Friday, April 29, 2016
My open heart surgery and a few announcements
That is one of the old chestnuts I have unearthed as I try to achieve some normalcy in the aftermath of my latest battle with health issues.
Those who have read my Facebook page have known that on the early morning of Monday, April 17, approximately 2:30 p.m., I checked myself into the Freeman Emergency Room, not knowing I was in the process of having a heart attack.
Truth be told, it may have been a second one. I had a similar pain for a short time the previous evening. It went away quickly, but after a year that has seen me go undergo four stents, I decided I would go to the emergency room at the next hint of chest discomfort.
A quick procedure was done to implant a balloon which would stay in while my body was being drained of a blood thinner I had taken following the stents. The balloon stayed in for the next week, leaving me on my back in the Freeman ICU.
The procedure, a triple heart bypass, was conducted during a five-hour period the evening of Friday, April 21. I was told it was a success and now the hard part would begin- doing the necessary work to bring myself back to regular, ordinary life, as it is.
I did my best during this past week to do what I was told, not complain, and work toward being released as soon as possible. The hard-working people at Freeman have done so much for me over the past year, that I will never find a way to repay them.
The last thing they needed was some 60-year-old whiner, realizing that his life had taken a change for the worse and dragging everyone down into the mud with him. I won't say that I did not complain, but if I did, I quickly apologized for it and tried to do better the next time.
When it was time for four a.m. x-rays, three-times-a-day physical therapy, or having to take a dozen pills at a time when I was on a restricted liquid diet. (I have a hard time swallowing pills without plenty of water). I went along with it.
Finally, on Thursday, my last physical therapy session, took me into an area of the hospital where I could walk up and down stairs. I went up the stairs once and back down, but it was a big thrill when I was told, "You're ready."
Thursday night and Friday, I moved into my new home for the next month or so, though it is a home with which I am familiar, having lived there from 1956 through 1977. My parents, in their 80s, are stuck with me until I am freed from doctors' restrictions on my driving and traveling.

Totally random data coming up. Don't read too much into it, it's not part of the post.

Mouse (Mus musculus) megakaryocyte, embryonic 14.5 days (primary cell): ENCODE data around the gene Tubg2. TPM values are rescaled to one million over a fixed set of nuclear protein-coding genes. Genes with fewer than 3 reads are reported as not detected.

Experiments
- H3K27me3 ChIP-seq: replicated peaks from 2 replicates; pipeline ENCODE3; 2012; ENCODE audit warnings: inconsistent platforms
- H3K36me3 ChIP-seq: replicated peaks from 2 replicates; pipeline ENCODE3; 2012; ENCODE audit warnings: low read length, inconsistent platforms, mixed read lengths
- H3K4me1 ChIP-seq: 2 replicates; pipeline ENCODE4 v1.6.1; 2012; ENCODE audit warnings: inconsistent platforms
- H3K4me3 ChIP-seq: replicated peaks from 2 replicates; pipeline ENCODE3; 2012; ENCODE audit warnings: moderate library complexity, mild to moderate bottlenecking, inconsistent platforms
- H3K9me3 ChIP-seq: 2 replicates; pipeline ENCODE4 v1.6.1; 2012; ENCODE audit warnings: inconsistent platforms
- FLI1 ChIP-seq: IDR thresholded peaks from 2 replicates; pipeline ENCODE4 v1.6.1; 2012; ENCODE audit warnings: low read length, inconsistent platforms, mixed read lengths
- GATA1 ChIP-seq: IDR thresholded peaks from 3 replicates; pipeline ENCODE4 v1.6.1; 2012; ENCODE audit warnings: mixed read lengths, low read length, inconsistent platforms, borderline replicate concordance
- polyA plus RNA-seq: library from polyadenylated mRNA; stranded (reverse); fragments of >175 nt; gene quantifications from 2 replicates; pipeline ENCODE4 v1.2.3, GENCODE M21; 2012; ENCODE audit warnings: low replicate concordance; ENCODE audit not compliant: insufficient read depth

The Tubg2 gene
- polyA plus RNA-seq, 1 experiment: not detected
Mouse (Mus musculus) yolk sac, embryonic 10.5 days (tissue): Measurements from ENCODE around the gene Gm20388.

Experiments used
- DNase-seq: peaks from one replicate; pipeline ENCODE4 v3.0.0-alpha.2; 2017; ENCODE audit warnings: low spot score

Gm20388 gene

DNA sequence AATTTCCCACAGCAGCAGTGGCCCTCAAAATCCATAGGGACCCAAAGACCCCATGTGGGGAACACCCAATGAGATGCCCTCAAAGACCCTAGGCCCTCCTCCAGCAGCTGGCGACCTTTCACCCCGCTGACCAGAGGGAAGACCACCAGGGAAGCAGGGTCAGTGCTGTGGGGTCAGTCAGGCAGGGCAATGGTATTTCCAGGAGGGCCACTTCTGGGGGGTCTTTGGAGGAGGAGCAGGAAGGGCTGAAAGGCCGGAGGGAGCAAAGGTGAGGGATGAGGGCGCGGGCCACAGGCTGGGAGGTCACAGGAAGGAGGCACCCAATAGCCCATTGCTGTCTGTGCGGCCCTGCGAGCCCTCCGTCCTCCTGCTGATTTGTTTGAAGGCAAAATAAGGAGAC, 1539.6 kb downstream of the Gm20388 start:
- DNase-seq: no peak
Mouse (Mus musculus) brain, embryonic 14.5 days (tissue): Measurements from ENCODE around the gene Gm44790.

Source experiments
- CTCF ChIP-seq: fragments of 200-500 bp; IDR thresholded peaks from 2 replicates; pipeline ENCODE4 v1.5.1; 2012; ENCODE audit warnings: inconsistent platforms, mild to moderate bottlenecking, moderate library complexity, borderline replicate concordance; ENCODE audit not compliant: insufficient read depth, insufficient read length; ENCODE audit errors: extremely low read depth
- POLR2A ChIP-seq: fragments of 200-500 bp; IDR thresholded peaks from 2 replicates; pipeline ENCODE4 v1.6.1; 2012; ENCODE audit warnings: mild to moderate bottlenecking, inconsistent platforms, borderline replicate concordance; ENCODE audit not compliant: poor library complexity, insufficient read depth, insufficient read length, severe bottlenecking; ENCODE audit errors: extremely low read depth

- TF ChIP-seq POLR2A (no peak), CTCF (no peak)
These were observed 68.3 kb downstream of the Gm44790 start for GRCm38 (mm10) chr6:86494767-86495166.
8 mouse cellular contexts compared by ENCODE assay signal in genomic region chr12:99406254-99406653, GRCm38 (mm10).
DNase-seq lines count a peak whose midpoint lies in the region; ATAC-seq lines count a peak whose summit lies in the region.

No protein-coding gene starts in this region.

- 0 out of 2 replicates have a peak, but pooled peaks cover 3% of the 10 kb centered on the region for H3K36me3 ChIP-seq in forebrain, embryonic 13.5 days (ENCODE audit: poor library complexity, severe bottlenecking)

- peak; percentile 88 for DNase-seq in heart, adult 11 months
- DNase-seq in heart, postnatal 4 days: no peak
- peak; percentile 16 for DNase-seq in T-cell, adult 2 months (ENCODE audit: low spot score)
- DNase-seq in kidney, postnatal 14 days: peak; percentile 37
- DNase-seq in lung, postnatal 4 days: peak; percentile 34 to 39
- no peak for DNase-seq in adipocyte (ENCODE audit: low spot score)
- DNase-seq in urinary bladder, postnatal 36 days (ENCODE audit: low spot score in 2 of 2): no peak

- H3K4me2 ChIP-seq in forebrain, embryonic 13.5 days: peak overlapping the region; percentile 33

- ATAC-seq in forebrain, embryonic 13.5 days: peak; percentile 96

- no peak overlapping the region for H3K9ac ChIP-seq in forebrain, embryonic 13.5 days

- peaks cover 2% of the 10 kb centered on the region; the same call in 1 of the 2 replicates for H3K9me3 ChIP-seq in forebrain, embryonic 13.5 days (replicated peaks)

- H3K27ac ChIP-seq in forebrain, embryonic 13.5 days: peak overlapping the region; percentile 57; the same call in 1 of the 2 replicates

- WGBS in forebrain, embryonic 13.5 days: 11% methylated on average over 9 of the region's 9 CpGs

With the help of Freeman Home Health, we are not having to do this alone. Miracles truly have taken place in medicine over the past few decades.
Of course, my parents are stuck with someone who has a beard that should make people wonder if the rumors of Merle Haggard's death were not exaggerated.
As the hours passed, I put off writing this post. I was not sure what I wanted to say. During a brief period of this enforced separation from blogging, I read some of the comments that had been left on the blog and on my Facebook pages.
One woman as much as said that she hoped I had another heart attack and died. Others who were upset about posts I had written earlier, had similar comments, most referring to me as an unfeeling person who writes whatever he wants to do just to damage people's lives.
I would say the people who feel inspired to share such comments on social media are the ones who do not care about damaging lives.
I don't plan on dwelling on what those people say. I prefer to think about and humbly say thank you to all of you who have given me your prayers, your kind wishes, and your thoughts about the work I do.
I don't plan on overdoing it, but the Turner Report, Inside Joplin, Inside Joplin Obituaries, and whatever other blogs I am working on, will continue, I will keep writing books, and I am hoping to have a couple of surprises to announce in the near future.
Thanks again to the best support staff a recovering open heart surgery patient could ever ask for.